We joined the other guests for drinks in the parlor before dinner. One couple had been coming yearly for the last 10-15 years. Dinner was in the large dining room. Napkins were tied with the Mackenzie tartan. The Dower House originally belonged to nearby Highfield House, the home of the Mackenzie family. It was designed to be the home of the dowager, the widow of the head of the family. There is a printed menu of the evening’s fare. Robyn cooks from the heart, not recipes. He uses what is at hand. There is a kitchen garden and chickens in the yard, plus a large flower and shrub garden. We chose our wine from their list. There is a set menu. The first night we had a beetroot risotto followed by haddock with fingerling potatoes. Great. The dessert tart was OK. But the cheese course was huge and delicious – a great way to end the meal. Some retired to the parlor for coffee. We hit the bed. The radiator was on! August!!

At breakfast, the old gentleman was dressed for fishing in his plus two’s – woolen Bermuda shorts you might call them – long socks and a sweater. Full English breakfast.

Touring started with Culloden, the battlefield where Butcher Cumberland defeated the forces of Bonnie Prince Charlie. This was the end of Scotland in 1745 when the wearing of the tartan was outlawed. There is a great visitor center. A first here, we had to pay two pounds for parking! The weather was windy and rainy, not unlike the April battle itself. We toured Cawdor Castle, the home of the Thanes of Cawdor for 600 years and featured in Shakespeare’s Macbeth. Then to Elgin where we made a miss-turn and discovered Johnston’s of Elgin, a great weaving center and showroom for woolens. Yes, I bought. Then to Dufftown to buy some whisky. There are distilleries all over Scotland, but this is the center. We went straight to Glenfiddich.

Back at Dower House for the second evening: drinks and meet new guests, cream of chicory soup, local filet of beef with anchovy-port sauce, and beans and fingerling potatoes. The dessert soufflé was so-so, but there was the great cheese course to follow.

Our last night was back in Edinburgh. But we did find a great little café, Chez Jules. It’s in the ubiquitous English basement – casual, loud and busy. We sat down and were brought a lettuce salad, olives, salami and bread, but we hadn’t ordered! It comes as a first course for all! Gratis. We ordered our carafe of wine. We weren’t that hungry, so we only had a starter, Coquille St. Jacque, but then we shared a sticky toffee pudding – don’t get that back home.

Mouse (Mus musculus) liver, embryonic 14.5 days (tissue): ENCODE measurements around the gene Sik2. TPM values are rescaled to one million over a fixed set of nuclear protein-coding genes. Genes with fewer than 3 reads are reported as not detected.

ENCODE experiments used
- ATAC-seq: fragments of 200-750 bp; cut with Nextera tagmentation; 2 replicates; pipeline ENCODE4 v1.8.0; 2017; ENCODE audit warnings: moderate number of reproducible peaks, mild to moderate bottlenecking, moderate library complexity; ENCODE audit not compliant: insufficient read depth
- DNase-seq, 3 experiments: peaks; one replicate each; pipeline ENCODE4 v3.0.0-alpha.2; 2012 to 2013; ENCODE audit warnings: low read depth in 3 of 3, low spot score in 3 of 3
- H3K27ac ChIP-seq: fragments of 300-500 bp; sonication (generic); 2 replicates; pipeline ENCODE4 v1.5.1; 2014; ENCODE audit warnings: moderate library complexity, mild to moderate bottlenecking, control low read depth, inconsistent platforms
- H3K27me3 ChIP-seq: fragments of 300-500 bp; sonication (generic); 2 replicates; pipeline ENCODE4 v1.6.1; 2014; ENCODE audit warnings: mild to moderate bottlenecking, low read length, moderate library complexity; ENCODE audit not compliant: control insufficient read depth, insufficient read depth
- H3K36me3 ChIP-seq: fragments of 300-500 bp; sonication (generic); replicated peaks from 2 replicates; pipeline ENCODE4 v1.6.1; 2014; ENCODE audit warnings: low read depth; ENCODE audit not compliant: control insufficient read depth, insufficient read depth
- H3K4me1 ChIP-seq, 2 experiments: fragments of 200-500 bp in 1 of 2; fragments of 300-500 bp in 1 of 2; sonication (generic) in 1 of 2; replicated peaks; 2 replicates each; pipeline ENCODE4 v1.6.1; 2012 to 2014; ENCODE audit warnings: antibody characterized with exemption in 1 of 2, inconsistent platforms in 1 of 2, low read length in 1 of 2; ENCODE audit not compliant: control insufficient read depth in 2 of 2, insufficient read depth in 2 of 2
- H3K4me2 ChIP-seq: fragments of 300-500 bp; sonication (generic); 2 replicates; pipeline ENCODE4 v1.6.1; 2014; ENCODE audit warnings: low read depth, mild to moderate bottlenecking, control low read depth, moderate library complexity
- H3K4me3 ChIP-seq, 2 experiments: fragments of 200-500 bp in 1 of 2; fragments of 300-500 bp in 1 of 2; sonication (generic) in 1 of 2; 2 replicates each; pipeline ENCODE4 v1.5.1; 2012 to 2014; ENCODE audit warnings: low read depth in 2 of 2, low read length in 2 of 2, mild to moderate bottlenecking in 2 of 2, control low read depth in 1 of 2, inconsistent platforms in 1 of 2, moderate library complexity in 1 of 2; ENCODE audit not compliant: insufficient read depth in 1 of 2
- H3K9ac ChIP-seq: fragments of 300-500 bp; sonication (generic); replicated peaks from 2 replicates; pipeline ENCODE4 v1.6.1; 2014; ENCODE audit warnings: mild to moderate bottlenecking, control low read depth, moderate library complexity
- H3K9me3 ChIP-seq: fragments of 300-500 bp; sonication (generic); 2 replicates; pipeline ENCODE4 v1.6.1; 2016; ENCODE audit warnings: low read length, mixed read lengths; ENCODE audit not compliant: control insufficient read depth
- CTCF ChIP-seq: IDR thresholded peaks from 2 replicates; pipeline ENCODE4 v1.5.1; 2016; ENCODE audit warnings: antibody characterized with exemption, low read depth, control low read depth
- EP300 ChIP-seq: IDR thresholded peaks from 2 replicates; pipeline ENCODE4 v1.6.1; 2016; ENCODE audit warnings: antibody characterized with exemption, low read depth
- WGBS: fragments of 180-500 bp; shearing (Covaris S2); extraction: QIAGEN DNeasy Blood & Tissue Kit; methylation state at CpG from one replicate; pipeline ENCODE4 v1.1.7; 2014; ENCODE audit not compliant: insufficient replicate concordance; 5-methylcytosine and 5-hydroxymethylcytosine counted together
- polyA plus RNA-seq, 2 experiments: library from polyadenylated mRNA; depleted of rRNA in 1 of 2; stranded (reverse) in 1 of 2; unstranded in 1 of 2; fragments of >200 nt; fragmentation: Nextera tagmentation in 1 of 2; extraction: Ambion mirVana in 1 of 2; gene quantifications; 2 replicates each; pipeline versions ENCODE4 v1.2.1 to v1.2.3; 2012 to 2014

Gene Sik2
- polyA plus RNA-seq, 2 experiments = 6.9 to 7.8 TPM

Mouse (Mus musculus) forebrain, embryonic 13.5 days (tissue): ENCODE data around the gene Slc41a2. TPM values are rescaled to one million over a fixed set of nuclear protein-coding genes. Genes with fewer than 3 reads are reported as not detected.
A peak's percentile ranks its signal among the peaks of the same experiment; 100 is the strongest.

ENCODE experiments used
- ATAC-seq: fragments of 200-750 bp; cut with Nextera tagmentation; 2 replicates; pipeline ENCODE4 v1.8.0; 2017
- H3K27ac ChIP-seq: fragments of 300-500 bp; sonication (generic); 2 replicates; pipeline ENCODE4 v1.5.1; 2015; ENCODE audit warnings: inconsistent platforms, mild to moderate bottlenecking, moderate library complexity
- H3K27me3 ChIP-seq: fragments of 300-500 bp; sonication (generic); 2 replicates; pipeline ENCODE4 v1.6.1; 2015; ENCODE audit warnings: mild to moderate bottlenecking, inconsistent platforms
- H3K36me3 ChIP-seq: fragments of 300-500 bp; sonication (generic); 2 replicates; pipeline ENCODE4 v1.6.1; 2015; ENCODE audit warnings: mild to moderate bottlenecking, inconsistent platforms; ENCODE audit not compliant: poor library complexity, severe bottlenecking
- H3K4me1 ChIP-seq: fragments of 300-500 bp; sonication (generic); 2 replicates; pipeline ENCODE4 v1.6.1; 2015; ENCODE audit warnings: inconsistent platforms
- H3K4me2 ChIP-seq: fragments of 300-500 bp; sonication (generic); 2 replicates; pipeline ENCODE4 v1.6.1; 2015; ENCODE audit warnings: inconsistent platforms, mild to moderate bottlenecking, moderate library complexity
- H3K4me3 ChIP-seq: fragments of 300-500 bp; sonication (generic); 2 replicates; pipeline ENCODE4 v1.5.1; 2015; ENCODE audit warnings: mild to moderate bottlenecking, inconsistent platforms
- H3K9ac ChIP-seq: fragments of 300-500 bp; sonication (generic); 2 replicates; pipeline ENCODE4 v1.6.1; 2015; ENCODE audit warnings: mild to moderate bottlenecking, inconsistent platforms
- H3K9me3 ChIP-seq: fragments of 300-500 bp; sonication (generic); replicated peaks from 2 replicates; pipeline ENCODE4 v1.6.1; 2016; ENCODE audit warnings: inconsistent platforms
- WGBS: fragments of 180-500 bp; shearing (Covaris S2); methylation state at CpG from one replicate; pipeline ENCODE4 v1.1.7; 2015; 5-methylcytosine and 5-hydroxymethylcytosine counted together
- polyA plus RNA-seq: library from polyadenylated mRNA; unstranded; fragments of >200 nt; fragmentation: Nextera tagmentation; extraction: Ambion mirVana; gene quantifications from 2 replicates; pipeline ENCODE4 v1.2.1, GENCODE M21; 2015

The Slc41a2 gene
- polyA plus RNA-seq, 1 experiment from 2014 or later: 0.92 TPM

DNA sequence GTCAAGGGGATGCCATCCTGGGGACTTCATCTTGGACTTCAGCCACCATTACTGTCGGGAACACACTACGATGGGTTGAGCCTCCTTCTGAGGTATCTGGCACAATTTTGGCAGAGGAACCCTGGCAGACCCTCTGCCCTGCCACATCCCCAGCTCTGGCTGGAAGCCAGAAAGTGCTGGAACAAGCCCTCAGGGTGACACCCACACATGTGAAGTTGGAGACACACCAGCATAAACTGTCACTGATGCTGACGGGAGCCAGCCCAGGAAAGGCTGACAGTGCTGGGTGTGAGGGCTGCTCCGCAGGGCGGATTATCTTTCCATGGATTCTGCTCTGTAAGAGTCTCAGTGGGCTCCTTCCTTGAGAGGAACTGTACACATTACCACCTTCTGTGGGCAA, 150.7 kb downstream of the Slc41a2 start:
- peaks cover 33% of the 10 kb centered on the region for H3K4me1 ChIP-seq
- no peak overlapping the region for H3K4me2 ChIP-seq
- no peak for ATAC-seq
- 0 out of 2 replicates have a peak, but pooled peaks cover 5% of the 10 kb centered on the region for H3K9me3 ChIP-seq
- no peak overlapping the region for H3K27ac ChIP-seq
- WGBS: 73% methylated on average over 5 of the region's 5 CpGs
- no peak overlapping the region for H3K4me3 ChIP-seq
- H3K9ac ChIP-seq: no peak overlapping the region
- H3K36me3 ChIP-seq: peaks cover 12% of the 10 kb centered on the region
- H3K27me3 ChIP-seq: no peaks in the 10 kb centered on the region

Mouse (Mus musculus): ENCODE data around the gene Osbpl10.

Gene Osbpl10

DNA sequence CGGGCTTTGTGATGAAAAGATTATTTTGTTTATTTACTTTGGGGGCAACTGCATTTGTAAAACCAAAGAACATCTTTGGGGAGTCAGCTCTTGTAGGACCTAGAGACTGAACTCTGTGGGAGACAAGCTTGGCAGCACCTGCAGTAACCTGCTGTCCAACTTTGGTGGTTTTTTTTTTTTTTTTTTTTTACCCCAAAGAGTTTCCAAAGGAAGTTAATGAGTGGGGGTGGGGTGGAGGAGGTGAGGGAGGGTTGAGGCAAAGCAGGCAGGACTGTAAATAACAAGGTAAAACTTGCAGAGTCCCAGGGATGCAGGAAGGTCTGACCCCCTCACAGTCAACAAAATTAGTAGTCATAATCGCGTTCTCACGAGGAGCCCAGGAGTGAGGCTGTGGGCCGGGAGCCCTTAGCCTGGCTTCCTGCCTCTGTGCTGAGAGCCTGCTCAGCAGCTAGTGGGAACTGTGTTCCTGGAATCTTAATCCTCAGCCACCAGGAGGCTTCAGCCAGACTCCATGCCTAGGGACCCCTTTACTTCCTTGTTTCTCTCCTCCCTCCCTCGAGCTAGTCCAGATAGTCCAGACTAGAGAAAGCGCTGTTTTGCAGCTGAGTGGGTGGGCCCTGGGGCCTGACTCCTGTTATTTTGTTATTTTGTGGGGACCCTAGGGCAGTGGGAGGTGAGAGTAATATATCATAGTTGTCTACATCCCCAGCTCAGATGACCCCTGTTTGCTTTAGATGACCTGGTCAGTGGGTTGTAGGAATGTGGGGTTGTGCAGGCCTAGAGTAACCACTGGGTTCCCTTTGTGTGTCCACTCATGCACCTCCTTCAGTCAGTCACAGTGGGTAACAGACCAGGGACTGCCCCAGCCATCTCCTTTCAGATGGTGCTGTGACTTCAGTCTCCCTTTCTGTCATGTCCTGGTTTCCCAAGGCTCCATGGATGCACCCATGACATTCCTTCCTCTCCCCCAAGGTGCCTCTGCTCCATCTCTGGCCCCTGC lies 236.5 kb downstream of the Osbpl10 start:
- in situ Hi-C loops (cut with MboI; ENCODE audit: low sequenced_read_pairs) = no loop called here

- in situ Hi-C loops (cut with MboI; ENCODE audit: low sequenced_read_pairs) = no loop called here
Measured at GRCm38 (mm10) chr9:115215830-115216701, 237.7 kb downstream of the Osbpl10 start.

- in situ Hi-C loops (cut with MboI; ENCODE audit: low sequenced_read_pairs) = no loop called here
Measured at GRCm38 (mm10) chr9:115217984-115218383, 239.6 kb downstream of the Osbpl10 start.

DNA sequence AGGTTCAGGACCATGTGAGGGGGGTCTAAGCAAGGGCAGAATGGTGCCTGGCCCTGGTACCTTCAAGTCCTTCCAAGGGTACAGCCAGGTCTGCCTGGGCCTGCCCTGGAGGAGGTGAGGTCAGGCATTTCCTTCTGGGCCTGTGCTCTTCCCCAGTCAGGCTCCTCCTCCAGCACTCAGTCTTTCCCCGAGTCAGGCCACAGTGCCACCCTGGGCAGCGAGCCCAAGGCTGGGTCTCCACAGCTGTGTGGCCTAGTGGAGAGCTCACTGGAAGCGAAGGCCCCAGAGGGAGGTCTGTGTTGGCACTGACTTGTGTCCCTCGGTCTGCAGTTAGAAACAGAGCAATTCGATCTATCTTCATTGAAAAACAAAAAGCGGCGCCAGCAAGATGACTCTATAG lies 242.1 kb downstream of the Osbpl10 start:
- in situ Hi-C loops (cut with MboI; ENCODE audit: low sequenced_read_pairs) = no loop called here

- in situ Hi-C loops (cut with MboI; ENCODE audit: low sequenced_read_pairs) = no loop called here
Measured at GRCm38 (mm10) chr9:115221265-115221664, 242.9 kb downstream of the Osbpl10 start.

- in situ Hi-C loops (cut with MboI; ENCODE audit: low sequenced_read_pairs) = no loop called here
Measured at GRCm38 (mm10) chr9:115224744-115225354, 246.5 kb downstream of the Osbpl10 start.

Robyn, the cook (not chef he pointed out) at Dower House gave me only the essence of the recipe…no set ingredients. So you have to guess as to what amounts you need according to how many people you are serving.

Dower House

Beetroot Risotto

Put 3 or 4 beets in a pan with a little olive oil, salt and pepper. Bake at 375 degrees for about an hour. While this is baking, make your risotto. Any recipe for risotto is fine and can be found on the back of the rice container or in any Italian cookbook. (I use Frank Stitt’s, which I have shared with you before.) After the beets have cooked, chop them fine and add them to the risotto with some red onion and some thyme. Add more Parmesan to the dish and add shaved Parmesan on top. The dish has a wonderful red color. Might be a colorful dish for the Christmas table?

Dower House Filets with Port and Anchovy Sauce

Cook steaks in butter very slowly over low heat. Remove the steaks once they have been cooked medium and let them rest. Add more butter and add a couple of anchovies. (If anchovies are in salt, rinse them well.) Mix all this together until the anchovy is dissolved. Add port and any juices left of the meat. Cook this down until half. Add some garlic, onion and beef broth. Cook this down also until half. Add some cream in the end. I did strain the sauce before serving.

I did both of these this past weekend, and all went well. I love anchovies, so put in three for my sauce for four steaks. Got a little taste of anchovies. It’s quite easy and will liven up your favorite steak. And I did the sticky toffee pudding for dessert. I think I will add it to my list of great desserts. It’s full of calories so the rest of the pudding will go to the potluck at church on Wednesday.